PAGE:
Production costs on Broadway are through the roof, as it costs upwards of $3 million to put on a play while musicals can run between $7 million and $11 million, according to FoxBusiness.com. It’s no wonder that producers felt squemish about relying on actual art to sustain a production. After all, “A Steady Rain” proved that a complete bore could become a hit merely because it featured Hugh Jackman and Daniel Craig, while a worthy revival like “Ragtime” couldn’t find an audience as it had no Hollywood-linked names. Thank goodness for the Tony nominating committee realizing “Ragtime” and “Finian’s Rainbow” were deserving of a nod for best revival of a musical, although the frontrunner is the Kelsey Grammer starring “La Cage aux Folles.” Every name in the best leading actor in a play category can claim Hollywood stardom, from Law, Walken and Washington to Alfred Molina (“Red”) and Liev Schreiber (“A View from the Bridge”). All gave award-worthy performances, but that could be due to the lack of opportunity for a regular Broadway Joe in this creative dry spell. Broadway’s one-time crown jewel, Kristin Chenoweth, has spent more time in Los Angeles than on the stage since her exceptional turns in “You’re a Good Man Charlie Brown” and “Wicked,” leading to an experiment gone wrong in this year’s “Promises, Promises.” Her name is nowhere to be found on the Tony ballot. The most intriguing production to hit Broadway this time around was “American Idiot,” a concert-like musical based on the music of Green Day and shepherded to the stage by director Michael Mayer. While the show is by no means another “Spring Awakening” — a show that wasn’t even the next “Rent,” despite what teen audiences would have you believe — it was certainly the most creative idea to hit Broadway this season, although “Fela!” gives it a run for its money in that category. Of course, don’t look for “Idiot” to get much love on Tony night, as the show was mostly snubbed by the nominators. Plays fared a little better, with “Enron,” “Time Stands Still,” “Next Fall” and “Red” all proving that good pieces of art have a place on Broadway — all but the London-born “Enron” have been able to stay open for more than a few weeks, while “Time Stands Still” is gearing up to re-open only a few months after closing. If I were chosen to vote for the best productions on Broadway this past season — feel free to take me up on that idea, Tony folks — my picks would look something like this: “Next Fall” as best play, “American Idiot” as best musical, “Everyday Rapture” as best book of a musical, “Enron” as best original score, “A View from the Bridge” as best revival of a play, “Ragtime” as best revival of a musical, Liev Schreiber as best leading actor in a play, Viola Davis as best leading actress in a play, Douglas Hodge as best leading actor in a musical and Sherie Rene Scott as best leading actress in a musical. And Mayer didn’t even get nominated for his direction of “Idiot,” so I’d abstain from that category. The most dramatic thing that could happen at the Tony Awards on Sunday would be if Newsweek’s Ramin Setoodeh showed up for a public beheading at the hands of the telecast’s host, Sean Hayes. Short of that spectacle, this past Broadway season will fade away into the annals of theatre history, and hopefully never be brought up again.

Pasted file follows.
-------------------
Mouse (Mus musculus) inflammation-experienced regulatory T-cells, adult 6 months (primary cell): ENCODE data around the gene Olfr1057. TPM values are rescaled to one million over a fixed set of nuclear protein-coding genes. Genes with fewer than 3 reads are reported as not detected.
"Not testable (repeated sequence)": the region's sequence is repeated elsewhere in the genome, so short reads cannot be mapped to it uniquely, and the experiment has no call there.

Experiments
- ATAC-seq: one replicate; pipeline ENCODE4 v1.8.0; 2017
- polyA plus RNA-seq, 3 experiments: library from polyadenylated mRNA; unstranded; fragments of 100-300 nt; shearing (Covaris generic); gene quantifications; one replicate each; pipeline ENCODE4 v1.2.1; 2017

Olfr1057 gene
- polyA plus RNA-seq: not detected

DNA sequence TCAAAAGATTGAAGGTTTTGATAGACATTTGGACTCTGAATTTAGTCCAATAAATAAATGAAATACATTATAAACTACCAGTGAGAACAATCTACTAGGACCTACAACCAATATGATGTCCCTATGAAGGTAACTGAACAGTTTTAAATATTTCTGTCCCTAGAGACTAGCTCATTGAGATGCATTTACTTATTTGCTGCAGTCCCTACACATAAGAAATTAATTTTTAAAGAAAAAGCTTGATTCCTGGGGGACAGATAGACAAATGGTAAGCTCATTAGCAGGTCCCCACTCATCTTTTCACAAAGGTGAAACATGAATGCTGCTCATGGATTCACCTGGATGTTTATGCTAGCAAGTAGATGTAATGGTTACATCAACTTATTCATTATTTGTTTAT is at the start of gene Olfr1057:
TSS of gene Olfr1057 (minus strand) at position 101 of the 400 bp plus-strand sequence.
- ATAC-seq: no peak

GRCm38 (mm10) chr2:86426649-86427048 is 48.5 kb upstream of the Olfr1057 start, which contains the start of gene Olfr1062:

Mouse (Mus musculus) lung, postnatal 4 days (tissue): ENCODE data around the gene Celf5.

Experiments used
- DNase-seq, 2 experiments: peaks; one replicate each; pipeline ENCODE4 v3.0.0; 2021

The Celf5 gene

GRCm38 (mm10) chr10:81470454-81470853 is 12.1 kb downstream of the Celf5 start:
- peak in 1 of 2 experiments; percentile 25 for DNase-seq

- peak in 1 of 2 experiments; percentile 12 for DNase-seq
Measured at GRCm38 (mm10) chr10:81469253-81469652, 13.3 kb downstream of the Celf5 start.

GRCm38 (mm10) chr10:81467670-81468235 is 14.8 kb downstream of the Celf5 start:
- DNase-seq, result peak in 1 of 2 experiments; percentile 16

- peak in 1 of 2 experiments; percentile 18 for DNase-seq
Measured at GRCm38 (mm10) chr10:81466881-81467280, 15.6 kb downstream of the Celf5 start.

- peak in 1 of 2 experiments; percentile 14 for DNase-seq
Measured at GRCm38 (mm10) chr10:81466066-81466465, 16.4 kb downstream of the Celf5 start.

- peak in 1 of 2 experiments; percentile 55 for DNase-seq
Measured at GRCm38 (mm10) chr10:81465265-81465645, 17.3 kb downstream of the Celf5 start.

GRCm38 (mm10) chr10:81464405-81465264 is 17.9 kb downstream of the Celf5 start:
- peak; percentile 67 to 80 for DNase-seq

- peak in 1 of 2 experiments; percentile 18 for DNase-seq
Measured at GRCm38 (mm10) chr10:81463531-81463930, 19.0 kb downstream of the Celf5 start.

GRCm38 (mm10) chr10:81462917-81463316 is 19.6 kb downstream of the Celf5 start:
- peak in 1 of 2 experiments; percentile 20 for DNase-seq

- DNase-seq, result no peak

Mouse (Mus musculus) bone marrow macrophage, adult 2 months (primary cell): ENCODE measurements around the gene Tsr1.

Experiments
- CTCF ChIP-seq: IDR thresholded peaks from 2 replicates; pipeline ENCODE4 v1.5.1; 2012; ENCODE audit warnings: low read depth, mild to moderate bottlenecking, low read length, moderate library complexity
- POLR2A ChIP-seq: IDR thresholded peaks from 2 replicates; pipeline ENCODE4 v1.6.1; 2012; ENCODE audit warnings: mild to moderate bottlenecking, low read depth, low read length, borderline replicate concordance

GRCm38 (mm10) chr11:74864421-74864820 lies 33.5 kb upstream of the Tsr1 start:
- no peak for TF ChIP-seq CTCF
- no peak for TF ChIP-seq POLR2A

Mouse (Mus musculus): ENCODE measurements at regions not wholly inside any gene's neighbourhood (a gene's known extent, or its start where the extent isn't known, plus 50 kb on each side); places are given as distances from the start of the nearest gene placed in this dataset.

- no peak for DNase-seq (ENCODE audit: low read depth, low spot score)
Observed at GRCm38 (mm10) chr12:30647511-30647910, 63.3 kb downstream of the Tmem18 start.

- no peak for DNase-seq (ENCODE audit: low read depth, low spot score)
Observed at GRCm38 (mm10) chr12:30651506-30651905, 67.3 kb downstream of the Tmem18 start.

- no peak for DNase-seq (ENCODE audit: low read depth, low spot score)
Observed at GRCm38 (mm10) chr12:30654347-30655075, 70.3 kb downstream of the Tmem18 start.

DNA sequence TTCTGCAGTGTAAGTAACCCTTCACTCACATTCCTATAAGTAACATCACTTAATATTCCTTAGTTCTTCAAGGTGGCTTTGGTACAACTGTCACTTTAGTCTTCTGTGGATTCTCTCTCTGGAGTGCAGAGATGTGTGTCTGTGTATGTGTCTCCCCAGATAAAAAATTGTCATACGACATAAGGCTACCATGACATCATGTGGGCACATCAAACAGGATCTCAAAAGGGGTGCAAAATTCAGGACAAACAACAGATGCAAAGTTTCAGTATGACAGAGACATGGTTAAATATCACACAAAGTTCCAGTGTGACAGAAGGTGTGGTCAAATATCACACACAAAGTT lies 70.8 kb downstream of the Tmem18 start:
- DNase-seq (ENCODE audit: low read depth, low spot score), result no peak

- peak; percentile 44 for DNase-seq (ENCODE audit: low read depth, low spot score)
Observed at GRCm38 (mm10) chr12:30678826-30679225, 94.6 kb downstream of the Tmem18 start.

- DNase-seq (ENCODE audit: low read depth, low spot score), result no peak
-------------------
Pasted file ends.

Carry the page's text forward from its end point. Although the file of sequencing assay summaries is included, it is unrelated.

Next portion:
11 thoughts on “Tony Awards Reflect a Boring Broadway Season

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